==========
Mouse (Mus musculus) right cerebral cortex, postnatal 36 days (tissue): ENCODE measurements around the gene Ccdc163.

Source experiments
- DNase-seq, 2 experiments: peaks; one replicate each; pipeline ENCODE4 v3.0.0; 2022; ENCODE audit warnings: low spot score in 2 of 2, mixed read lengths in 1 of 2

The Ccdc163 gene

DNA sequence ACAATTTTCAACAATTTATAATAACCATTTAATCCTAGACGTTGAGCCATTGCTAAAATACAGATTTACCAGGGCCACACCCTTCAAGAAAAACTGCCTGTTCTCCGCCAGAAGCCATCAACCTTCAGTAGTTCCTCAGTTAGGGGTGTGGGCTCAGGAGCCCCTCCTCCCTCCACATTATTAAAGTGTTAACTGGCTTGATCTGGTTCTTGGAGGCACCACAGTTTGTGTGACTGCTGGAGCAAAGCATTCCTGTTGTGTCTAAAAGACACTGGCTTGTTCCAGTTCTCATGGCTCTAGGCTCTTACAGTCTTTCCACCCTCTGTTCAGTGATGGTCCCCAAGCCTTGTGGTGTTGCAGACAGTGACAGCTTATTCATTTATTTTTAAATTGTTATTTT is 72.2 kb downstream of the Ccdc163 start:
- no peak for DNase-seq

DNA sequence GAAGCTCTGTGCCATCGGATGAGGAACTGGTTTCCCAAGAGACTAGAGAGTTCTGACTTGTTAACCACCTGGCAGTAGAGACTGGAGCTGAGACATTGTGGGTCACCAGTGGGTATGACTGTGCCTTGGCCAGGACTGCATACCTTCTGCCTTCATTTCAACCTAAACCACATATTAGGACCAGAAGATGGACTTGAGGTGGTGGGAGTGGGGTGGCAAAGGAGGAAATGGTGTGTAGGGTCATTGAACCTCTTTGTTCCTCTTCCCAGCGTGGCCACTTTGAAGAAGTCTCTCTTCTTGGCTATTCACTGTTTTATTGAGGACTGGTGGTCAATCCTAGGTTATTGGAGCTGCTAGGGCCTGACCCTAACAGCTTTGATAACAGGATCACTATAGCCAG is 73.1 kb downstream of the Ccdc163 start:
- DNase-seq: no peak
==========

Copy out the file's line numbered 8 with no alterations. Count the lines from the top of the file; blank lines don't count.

- DNase-seq: no peak